Though nickel supply chains are murky, the major buyers of Indonesian nickel potentially include United States-based EV brand Tesla, Korean automakers Hyundai and Kia, Japanese carmakers Toyota and Honda, and German brands Audi, BMW and Mercedes-Benz.

The biggest deforestating nickel mining companies have links to China, the world’s largest market for electric vehicles. The companies responsible for the most forest loss in 2022 were Vale Indonesia, Aneka Tambang, Bintang Delapan Mineral and Mulia Makmur Perkas, the report found.

As well as forest loss, Indonesia’s nickel industry poses an additional climate threat from its reliance on coal to process the mineral. Coal-powered nickel refinery operations in Indonesia now exceed in size all coal power plants in Pakistan, a country heavily reliant on coal for power.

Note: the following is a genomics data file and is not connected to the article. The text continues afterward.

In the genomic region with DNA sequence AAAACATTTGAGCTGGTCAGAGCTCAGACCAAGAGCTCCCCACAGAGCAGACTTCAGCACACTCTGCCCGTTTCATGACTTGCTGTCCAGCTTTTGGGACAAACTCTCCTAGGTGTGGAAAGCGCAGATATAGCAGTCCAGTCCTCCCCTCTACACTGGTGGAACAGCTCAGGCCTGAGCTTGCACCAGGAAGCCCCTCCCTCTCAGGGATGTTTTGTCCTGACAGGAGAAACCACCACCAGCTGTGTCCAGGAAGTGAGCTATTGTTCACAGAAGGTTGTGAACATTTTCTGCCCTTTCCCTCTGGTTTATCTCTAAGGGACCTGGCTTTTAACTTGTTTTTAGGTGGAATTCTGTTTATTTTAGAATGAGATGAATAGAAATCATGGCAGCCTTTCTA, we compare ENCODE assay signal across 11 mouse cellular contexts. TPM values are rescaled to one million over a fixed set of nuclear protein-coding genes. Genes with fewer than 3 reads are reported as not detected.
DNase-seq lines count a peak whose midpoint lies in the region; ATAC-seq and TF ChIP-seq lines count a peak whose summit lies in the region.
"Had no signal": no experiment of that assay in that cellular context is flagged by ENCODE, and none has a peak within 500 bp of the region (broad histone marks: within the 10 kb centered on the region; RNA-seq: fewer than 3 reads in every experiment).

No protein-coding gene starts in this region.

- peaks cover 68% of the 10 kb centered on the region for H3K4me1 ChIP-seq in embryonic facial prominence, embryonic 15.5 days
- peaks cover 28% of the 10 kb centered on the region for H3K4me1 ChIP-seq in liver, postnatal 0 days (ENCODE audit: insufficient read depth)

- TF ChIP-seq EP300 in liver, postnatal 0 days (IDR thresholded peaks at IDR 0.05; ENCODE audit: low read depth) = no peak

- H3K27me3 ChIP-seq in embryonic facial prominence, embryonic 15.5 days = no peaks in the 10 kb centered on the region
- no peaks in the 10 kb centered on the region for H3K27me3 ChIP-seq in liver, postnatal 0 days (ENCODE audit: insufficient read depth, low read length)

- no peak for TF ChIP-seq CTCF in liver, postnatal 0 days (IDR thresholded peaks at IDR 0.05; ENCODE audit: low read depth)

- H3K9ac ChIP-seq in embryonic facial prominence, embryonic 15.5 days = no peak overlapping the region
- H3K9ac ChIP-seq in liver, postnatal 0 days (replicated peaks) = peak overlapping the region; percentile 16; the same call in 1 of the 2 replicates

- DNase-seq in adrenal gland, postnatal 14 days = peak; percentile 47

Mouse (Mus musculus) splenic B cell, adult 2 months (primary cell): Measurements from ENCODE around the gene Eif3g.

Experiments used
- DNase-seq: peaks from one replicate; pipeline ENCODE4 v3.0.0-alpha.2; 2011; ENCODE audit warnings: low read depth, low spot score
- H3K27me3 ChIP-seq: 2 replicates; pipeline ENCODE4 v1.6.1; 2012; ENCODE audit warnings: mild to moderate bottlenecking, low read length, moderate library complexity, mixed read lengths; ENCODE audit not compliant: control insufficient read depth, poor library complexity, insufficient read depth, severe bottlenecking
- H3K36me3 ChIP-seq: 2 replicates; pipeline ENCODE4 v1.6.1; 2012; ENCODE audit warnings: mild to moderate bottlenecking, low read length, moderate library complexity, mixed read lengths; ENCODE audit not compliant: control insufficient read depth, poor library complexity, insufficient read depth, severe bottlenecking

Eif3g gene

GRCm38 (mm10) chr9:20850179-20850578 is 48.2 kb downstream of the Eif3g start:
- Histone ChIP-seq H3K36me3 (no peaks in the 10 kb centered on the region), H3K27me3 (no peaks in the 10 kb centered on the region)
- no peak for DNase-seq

‘Responsible’ nickel mining

Annual demand for nickel is expected to triple by 2030, with pressure on eastern Indonesia’s forests and water bodies projected to increase in parallel with transport electrification and net-zero goals, unless measures are taken to improve mining practices.

Incoming president Prabowo Subianto has signalled that he will build on the policies of current premier Joko Widodo, also known as Jokowi, by aggressively expanding Indonesia’s nickel mining industry. In a panel discussion on Wednesday, Amanda Hurowitz, senior director at Mighty Earth, said that Prabowo has the opportunity to emulate Jokowi’s success in reducing deforestation from agriculture by enforcing the country’s forestry laws and expanding regulations to minimise environmental impacts from nickel mining.